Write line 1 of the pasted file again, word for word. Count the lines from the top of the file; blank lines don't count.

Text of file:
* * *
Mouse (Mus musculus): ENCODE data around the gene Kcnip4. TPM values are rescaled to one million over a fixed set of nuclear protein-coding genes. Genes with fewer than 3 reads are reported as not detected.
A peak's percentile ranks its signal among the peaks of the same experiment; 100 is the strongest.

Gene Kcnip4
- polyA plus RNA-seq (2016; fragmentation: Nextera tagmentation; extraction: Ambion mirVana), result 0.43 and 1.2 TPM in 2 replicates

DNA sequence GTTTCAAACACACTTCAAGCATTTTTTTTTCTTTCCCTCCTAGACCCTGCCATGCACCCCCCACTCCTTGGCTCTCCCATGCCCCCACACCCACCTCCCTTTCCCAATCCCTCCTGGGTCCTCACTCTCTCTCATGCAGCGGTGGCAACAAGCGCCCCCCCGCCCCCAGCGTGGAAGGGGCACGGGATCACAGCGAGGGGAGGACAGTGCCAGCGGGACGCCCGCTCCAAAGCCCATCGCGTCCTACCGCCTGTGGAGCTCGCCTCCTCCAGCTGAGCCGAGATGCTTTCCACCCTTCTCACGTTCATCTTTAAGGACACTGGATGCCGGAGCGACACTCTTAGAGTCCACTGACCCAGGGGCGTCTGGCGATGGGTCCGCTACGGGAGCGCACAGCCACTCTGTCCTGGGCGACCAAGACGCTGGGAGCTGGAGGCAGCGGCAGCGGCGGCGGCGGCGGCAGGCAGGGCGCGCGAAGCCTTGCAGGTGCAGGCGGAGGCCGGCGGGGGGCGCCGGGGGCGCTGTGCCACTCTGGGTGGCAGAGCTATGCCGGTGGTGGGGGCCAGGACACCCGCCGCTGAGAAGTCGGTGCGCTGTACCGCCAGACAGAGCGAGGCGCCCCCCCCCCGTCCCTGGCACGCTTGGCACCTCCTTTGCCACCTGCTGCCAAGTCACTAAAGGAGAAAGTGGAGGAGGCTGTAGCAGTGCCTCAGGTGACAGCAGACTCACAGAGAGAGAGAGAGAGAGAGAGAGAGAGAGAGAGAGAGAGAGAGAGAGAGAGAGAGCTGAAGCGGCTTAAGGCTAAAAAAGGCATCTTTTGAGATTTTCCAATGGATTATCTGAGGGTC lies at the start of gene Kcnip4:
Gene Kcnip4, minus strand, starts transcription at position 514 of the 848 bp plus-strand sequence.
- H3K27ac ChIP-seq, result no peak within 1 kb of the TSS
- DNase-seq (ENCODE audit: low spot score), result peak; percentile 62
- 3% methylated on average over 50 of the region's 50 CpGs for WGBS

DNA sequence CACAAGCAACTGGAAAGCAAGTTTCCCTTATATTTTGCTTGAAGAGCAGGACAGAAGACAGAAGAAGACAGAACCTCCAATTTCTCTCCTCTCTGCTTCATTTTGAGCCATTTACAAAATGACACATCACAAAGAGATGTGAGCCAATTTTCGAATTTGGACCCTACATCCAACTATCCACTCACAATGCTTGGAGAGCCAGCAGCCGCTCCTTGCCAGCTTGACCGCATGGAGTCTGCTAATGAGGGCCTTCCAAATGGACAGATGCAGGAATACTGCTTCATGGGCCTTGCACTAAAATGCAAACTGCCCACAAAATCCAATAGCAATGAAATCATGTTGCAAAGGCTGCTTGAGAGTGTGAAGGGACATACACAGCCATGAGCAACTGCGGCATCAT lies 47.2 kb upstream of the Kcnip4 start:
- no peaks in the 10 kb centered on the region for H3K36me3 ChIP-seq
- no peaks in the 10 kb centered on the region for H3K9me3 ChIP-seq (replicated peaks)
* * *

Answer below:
Mouse (Mus musculus): ENCODE data around the gene Kcnip4. TPM values are rescaled to one million over a fixed set of nuclear protein-coding genes. Genes with fewer than 3 reads are reported as not detected.